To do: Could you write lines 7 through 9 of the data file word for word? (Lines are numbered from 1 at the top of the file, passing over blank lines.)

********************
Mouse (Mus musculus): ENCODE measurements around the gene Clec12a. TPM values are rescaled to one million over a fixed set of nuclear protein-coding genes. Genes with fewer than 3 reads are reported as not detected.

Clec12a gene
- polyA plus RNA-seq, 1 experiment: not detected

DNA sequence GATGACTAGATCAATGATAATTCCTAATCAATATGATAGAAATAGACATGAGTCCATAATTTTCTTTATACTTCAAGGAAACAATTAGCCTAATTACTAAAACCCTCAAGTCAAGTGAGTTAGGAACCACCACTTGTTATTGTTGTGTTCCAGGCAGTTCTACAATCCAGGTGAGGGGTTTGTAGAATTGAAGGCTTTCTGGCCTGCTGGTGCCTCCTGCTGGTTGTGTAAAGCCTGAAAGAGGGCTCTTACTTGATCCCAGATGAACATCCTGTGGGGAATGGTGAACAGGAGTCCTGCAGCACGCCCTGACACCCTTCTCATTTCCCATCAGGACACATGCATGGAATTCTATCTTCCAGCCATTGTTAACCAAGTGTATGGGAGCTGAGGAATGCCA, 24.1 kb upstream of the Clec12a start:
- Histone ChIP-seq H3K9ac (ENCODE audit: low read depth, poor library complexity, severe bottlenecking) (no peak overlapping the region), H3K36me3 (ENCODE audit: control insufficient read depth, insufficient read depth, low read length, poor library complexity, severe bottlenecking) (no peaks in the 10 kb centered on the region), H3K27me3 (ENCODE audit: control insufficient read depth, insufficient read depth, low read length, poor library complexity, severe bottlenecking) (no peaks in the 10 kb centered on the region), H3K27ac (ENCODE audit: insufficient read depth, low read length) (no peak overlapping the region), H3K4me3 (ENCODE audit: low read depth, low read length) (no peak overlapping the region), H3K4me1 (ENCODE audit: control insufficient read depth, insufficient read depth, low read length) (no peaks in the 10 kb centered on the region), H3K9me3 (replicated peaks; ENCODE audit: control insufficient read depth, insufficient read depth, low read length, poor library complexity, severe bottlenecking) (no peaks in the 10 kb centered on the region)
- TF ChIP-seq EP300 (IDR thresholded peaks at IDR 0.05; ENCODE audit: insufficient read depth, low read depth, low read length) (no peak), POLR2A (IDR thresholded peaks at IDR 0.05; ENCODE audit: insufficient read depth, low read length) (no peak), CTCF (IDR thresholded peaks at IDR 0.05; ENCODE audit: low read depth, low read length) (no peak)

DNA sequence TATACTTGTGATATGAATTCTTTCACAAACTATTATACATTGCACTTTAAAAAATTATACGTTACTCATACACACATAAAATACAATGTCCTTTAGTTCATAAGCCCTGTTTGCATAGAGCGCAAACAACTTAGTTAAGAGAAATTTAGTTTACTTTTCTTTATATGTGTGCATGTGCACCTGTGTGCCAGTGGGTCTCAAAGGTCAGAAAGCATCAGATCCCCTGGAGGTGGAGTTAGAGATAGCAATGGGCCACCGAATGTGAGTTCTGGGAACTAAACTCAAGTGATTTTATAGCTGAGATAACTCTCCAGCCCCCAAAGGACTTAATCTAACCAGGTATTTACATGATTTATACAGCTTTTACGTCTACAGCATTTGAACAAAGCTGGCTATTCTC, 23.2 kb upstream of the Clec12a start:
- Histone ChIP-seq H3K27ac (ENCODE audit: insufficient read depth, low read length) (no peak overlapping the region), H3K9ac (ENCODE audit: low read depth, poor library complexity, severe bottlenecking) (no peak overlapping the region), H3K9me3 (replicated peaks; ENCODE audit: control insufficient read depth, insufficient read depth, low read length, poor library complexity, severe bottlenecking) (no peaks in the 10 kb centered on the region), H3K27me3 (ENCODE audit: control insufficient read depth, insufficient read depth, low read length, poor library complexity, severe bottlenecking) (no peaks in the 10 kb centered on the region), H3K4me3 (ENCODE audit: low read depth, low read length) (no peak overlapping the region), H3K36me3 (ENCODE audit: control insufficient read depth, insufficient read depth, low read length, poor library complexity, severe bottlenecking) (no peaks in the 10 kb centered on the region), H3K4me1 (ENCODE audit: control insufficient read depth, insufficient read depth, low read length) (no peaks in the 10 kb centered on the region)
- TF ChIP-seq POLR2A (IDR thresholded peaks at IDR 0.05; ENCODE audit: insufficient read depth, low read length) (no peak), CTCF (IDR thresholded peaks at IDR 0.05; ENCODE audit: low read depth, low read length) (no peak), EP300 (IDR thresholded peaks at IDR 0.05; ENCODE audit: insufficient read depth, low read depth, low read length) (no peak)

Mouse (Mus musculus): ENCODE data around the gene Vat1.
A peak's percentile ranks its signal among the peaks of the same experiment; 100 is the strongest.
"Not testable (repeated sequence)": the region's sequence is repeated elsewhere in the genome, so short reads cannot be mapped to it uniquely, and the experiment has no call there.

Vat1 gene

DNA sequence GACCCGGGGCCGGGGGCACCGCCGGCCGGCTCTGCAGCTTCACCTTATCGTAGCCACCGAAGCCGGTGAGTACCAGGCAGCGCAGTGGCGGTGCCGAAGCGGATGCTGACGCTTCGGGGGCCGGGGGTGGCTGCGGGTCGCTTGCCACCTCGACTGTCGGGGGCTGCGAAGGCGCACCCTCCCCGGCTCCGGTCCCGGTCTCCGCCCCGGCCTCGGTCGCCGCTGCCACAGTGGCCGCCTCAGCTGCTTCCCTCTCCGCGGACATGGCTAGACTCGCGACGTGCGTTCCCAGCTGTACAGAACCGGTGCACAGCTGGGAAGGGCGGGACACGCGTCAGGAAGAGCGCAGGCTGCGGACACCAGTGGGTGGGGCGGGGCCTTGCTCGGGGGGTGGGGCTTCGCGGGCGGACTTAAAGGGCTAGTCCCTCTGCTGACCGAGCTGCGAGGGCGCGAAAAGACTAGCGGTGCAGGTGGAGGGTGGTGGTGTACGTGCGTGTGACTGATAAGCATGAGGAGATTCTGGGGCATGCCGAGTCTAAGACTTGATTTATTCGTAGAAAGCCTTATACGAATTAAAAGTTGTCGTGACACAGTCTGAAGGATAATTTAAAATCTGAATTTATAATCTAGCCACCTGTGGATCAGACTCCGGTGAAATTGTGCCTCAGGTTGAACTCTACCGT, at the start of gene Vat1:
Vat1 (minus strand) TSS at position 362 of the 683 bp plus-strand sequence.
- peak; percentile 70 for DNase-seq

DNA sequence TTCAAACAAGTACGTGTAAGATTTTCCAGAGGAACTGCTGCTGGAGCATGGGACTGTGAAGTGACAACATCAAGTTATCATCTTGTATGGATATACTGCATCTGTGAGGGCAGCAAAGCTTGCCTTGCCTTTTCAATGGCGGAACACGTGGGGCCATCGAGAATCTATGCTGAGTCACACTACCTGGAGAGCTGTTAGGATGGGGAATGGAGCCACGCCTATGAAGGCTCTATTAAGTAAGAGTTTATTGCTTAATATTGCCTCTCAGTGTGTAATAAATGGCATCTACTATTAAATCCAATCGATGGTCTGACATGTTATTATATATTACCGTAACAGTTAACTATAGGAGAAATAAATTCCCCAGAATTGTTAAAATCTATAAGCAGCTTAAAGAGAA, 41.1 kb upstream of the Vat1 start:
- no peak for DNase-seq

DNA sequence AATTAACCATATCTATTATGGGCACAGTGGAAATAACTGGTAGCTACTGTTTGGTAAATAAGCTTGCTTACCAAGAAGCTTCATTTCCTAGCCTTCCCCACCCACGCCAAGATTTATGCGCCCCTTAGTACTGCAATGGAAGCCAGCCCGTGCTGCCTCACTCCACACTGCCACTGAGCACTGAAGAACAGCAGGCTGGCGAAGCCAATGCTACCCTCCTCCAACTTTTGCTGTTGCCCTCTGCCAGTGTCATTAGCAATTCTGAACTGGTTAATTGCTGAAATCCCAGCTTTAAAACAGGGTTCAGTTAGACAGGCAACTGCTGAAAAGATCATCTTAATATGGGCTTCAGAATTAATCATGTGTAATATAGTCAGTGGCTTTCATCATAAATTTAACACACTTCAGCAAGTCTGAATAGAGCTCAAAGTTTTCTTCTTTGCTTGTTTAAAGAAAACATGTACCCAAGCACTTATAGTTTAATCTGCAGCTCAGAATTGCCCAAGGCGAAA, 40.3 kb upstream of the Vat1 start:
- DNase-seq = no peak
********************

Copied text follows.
DNA sequence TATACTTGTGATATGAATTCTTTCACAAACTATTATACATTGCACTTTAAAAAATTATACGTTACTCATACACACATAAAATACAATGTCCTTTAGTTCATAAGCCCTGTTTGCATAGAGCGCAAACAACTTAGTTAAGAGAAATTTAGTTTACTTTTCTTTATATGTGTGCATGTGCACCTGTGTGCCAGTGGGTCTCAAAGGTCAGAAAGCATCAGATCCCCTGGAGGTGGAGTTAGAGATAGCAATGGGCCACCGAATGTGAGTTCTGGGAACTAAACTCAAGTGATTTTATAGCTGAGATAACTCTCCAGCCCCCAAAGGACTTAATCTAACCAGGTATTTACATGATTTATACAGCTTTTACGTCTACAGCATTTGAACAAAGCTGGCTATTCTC, 23.2 kb upstream of the Clec12a start:
- Histone ChIP-seq H3K27ac (ENCODE audit: insufficient read depth, low read length) (no peak overlapping the region), H3K9ac (ENCODE audit: low read depth, poor library complexity, severe bottlenecking) (no peak overlapping the region), H3K9me3 (replicated peaks; ENCODE audit: control insufficient read depth, insufficient read depth, low read length, poor library complexity, severe bottlenecking) (no peaks in the 10 kb centered on the region), H3K27me3 (ENCODE audit: control insufficient read depth, insufficient read depth, low read length, poor library complexity, severe bottlenecking) (no peaks in the 10 kb centered on the region), H3K4me3 (ENCODE audit: low read depth, low read length) (no peak overlapping the region), H3K36me3 (ENCODE audit: control insufficient read depth, insufficient read depth, low read length, poor library complexity, severe bottlenecking) (no peaks in the 10 kb centered on the region), H3K4me1 (ENCODE audit: control insufficient read depth, insufficient read depth, low read length) (no peaks in the 10 kb centered on the region)
- TF ChIP-seq POLR2A (IDR thresholded peaks at IDR 0.05; ENCODE audit: insufficient read depth, low read length) (no peak), CTCF (IDR thresholded peaks at IDR 0.05; ENCODE audit: low read depth, low read length) (no peak), EP300 (IDR thresholded peaks at IDR 0.05; ENCODE audit: insufficient read depth, low read depth, low read length) (no peak)